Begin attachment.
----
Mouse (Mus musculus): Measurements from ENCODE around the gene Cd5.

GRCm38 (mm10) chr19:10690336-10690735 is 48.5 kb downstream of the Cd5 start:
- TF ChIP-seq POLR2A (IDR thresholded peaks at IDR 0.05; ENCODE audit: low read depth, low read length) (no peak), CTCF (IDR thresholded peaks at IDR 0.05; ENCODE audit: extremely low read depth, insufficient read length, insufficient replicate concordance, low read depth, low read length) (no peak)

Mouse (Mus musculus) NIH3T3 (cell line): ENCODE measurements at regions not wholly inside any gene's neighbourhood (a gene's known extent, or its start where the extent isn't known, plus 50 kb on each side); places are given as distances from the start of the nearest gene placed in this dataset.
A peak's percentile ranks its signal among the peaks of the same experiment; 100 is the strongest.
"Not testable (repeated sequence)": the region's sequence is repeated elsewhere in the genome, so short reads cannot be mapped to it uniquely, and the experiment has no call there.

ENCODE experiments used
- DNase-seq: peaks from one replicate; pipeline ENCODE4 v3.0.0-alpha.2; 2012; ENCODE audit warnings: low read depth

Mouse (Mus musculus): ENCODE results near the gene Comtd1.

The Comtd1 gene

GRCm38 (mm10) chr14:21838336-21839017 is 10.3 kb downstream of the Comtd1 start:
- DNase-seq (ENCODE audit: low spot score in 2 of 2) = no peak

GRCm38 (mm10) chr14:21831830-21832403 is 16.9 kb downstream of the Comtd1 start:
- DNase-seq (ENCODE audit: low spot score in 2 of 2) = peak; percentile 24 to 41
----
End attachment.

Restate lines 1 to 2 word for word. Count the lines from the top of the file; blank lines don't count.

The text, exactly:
Mouse (Mus musculus): Measurements from ENCODE around the gene Cd5.

GRCm38 (mm10) chr19:10690336-10690735 is 48.5 kb downstream of the Cd5 start: